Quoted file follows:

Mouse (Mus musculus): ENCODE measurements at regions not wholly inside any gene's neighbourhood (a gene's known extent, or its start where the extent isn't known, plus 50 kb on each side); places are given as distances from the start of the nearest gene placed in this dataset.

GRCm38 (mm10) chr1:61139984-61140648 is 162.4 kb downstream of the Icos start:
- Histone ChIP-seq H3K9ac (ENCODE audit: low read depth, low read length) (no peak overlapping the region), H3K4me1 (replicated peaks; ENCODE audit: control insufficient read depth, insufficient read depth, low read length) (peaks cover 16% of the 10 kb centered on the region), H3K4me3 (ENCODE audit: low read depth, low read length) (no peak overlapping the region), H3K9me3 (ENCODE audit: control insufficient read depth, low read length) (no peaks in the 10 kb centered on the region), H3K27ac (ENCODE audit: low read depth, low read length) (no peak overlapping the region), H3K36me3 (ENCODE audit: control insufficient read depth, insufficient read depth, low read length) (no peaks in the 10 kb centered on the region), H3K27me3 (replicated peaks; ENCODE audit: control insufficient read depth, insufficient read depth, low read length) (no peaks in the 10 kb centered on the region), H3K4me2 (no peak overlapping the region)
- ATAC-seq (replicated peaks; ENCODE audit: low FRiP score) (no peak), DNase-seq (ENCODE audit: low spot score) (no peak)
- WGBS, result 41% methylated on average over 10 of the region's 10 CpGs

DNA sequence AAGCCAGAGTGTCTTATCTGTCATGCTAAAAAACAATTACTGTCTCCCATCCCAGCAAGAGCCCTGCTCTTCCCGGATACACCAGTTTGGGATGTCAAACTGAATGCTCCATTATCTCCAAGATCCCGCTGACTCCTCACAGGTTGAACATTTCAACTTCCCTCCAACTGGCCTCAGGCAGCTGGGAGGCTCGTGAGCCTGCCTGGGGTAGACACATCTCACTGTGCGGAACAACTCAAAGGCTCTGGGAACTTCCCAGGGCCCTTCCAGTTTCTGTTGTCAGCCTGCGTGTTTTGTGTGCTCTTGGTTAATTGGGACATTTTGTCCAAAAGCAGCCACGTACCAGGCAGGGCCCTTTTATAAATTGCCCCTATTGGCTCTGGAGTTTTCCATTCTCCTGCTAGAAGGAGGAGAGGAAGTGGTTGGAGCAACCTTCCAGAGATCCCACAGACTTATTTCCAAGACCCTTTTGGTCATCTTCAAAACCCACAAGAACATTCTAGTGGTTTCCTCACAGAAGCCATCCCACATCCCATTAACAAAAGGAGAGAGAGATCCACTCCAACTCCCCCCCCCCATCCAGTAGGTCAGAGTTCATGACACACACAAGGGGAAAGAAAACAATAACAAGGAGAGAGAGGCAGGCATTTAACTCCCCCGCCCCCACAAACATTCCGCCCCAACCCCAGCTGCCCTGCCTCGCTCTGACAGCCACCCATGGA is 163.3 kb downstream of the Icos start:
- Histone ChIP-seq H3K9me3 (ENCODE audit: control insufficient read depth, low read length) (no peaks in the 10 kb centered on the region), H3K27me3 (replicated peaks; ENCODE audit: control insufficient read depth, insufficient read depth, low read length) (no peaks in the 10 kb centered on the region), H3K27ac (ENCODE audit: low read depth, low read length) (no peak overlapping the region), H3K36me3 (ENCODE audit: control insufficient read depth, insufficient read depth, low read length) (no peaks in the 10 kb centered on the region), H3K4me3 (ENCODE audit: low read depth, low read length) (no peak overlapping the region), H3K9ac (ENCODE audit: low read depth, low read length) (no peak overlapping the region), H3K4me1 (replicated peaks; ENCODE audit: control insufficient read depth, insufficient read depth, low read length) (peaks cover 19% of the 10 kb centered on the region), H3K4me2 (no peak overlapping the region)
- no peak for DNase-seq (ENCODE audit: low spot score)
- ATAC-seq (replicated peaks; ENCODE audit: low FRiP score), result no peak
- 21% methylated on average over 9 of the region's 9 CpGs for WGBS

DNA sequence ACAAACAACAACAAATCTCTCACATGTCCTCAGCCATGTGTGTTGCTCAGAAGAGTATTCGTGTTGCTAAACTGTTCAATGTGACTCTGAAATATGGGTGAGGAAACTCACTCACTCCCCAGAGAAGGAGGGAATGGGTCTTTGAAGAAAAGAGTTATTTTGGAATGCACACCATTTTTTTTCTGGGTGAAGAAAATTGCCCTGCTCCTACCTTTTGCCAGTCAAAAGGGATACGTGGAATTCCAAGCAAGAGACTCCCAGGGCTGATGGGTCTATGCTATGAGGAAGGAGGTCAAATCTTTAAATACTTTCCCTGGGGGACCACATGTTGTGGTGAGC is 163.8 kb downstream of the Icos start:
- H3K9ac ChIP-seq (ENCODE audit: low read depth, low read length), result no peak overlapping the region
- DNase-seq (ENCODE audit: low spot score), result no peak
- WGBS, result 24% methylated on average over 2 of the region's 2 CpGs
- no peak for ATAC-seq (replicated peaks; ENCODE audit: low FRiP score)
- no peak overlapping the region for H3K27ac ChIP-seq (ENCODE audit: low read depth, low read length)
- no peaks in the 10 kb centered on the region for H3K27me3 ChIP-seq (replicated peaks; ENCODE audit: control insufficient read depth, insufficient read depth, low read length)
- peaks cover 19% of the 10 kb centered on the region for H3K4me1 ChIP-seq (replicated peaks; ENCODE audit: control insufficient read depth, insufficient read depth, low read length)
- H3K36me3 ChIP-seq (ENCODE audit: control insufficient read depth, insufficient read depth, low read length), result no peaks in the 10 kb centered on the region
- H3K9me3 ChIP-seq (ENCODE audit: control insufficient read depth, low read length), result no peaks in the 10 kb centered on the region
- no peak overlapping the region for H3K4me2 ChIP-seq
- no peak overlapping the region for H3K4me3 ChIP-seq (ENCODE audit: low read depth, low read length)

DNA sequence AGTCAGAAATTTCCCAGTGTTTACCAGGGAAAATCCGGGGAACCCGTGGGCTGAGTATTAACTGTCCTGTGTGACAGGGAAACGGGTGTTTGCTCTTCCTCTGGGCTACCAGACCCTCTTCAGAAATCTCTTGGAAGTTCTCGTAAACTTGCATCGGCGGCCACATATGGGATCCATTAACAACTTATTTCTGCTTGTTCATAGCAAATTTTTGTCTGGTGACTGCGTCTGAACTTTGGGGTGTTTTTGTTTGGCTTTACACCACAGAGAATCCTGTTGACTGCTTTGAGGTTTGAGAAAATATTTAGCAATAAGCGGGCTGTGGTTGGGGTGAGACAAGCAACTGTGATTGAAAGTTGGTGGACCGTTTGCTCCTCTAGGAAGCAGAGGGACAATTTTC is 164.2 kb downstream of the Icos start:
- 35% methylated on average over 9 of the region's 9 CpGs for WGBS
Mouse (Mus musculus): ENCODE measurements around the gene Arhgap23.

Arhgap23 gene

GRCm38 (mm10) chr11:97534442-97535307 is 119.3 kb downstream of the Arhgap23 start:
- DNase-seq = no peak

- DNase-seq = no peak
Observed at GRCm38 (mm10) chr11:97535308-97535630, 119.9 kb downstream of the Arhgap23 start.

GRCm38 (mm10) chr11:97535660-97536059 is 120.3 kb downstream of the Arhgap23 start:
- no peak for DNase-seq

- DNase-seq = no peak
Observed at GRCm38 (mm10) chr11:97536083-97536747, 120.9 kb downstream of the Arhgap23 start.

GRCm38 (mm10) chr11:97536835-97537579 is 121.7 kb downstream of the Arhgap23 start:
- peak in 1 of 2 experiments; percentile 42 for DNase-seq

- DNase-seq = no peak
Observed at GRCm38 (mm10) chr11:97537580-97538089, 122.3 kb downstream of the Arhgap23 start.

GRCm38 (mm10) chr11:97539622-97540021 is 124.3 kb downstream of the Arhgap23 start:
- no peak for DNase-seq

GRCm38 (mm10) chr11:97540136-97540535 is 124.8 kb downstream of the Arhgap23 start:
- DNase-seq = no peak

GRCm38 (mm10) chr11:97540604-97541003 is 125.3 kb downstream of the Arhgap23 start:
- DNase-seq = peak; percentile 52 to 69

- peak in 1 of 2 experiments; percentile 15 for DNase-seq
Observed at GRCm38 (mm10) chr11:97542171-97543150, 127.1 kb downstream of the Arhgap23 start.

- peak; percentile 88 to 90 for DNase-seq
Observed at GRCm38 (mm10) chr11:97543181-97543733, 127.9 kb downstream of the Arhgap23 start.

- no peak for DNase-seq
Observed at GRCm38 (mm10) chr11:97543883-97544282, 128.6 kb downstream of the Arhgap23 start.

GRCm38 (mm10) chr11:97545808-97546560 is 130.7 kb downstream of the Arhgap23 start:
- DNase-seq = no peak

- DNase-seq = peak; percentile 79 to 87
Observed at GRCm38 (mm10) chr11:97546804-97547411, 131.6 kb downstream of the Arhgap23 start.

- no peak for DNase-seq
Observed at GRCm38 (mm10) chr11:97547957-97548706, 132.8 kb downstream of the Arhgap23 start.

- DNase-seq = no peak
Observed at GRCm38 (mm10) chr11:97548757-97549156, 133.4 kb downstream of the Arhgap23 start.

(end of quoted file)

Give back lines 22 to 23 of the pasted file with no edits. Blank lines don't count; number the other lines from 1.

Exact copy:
- no peak overlapping the region for H3K4me3 ChIP-seq (ENCODE audit: low read depth, low read length)

DNA sequence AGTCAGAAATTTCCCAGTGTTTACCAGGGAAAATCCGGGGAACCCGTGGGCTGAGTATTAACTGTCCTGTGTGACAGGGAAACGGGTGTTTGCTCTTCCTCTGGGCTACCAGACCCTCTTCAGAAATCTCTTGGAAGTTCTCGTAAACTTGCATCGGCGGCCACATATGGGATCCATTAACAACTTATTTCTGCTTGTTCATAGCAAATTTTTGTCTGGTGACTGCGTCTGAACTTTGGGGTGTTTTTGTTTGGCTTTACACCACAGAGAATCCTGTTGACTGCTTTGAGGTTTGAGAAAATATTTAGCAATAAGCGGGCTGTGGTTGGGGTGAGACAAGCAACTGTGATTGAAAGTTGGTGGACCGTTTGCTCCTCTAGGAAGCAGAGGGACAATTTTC is 164.2 kb downstream of the Icos start: